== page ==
Maryann Keller, of the New York-area consulting firm Maryann Keller & Associates, has posted an article on the social media site LinkedIn that highlights some of the issues: 
• "Gasoline prices are rising. Historical analysis shows that rapid gas price escalation tempers buyer enthusiasm for large vehicles.
• "The RVI Used-Vehicle Price Index segment analysis shows that wholesale prices of sedans are increasing while SUVs are decreasing.
• "Higher fuel prices coincide with the rising supply of late-model trucks and SUVs.
• "The used-vehicle market predicts the financial performance of many automotive-related companies."
Keller said that gas prices are up in part because of oil production cuts in Saudi Arabia and Russia, and she noted that these increases come as the summer driving season starts in less than two weeks.
This all follows Ford’s highly publicized decision to stop selling most sedan models in the U.S. and General Motors’ recent production cut announcement at the Ohio plant that makes the Chevy Cruze sedan. Fiat Chrysler Automobiles had previously jettisoned the Dodge Dart and Chrysler 200 to focus more on SUVs. 
GM officials, including Chairman and CEO Mary Barra, have, however, said that passenger cars remain an important piece of the company’s portfolio.
"Most automakers have reduced current output of their remaining sedans to reduce dealer inventory as well. It wouldn’t be surprising to see these cuts being made just as gasoline prices are creeping up to a possible point where buyer preferences may again lean in favor of vehicles that offer lower operating costs, especially smaller CUVs and even sedans," Keller wrote.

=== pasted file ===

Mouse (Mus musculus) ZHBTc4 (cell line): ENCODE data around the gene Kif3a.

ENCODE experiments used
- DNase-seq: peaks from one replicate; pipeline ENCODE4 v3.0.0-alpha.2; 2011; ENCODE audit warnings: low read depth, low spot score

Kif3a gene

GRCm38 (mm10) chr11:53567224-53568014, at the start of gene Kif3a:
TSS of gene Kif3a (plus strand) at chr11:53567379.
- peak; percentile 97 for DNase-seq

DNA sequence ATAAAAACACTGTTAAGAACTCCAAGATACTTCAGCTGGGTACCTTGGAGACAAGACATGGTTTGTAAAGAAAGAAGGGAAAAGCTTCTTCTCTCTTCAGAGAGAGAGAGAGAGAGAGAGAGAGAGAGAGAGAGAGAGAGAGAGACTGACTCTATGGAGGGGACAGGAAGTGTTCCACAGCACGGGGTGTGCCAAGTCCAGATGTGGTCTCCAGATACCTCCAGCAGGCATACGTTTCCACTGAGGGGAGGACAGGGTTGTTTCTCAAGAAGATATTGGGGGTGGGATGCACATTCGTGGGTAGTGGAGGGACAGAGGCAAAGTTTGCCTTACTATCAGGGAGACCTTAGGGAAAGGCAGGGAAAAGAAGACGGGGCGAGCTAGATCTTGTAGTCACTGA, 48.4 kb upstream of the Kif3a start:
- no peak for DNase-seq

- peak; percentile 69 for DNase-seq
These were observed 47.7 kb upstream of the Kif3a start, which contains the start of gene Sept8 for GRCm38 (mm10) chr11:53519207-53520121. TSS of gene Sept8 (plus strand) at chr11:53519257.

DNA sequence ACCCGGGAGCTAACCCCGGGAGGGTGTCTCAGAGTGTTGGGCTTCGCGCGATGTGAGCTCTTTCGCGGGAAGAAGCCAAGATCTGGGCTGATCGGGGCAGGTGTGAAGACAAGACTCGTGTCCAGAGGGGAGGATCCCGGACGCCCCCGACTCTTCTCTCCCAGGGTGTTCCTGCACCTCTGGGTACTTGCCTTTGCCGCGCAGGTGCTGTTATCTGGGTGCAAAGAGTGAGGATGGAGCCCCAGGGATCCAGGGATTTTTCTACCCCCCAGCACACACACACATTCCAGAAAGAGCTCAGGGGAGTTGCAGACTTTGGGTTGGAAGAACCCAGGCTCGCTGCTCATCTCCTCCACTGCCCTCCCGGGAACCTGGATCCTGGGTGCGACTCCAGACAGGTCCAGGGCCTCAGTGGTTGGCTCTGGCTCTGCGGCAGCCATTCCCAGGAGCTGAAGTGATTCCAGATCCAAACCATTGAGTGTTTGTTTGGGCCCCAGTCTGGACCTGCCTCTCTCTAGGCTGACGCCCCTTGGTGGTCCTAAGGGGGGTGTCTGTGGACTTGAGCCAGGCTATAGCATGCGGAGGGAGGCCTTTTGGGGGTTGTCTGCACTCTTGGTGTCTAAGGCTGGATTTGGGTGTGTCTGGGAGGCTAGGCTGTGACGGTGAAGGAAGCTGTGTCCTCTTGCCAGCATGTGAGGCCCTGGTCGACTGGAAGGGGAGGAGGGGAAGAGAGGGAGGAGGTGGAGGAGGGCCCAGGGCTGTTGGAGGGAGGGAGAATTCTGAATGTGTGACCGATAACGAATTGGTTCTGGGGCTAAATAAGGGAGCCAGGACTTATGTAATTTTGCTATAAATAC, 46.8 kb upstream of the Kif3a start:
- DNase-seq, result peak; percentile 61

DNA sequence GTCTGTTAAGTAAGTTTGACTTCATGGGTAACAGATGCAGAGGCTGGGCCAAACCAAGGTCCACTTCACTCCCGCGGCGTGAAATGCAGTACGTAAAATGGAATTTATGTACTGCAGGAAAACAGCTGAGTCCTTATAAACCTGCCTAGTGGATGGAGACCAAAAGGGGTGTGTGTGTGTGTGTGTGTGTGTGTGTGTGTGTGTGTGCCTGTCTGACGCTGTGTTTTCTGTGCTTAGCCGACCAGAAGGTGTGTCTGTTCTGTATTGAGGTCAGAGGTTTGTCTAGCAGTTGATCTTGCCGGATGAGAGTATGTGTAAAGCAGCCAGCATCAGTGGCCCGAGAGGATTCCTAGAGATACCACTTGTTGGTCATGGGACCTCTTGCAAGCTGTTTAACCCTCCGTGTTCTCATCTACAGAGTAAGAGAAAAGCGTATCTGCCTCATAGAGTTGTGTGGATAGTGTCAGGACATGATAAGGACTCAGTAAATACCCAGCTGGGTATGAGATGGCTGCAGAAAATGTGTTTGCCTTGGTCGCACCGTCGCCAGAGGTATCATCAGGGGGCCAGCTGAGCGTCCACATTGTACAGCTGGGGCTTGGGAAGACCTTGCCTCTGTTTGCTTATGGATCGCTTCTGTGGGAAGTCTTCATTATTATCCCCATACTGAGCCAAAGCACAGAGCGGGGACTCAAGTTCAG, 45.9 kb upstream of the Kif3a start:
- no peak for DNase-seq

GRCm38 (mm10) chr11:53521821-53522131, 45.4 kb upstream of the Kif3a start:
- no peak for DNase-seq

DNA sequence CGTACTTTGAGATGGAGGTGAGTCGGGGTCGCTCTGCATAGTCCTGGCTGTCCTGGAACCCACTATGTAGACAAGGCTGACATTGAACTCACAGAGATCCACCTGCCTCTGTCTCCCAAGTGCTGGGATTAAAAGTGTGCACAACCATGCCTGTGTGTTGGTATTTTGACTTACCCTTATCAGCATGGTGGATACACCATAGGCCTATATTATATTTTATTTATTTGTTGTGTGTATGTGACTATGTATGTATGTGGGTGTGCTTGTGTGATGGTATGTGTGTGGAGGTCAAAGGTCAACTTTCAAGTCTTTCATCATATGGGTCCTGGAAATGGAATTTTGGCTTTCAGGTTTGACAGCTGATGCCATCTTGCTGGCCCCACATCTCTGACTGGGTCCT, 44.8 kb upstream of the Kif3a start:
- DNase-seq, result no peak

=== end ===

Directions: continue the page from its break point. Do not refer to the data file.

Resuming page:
Although she noted that it’s early to declare a trend, Keller also pointed out that wholesale values for sedans were up while they dropped for large SUVs and pickups from March to April.
The potential market changes are playing out as the Trump administration is backing away from higher mileage requirements, a position that has prompted outrage and warnings from some consumer and environmental groups.
Robert Weissman, president of the advocacy group Public Citizen, was particularly pointed in his comments after Ford’s sedan announcement:
"Fat on profits from SUV sales in the early 2000s, the Big Three automakers drove themselves to the brink of collapse with their failure to plan for the inevitable rise in gasoline prices."
 
 

'Climate change is real,' carmakers tell White House in letter

June 1, 2018

Automakers have urged the White House to cooperate with California officials in a coming rewrite of vehicle efficiency standards, saying "climate change is real."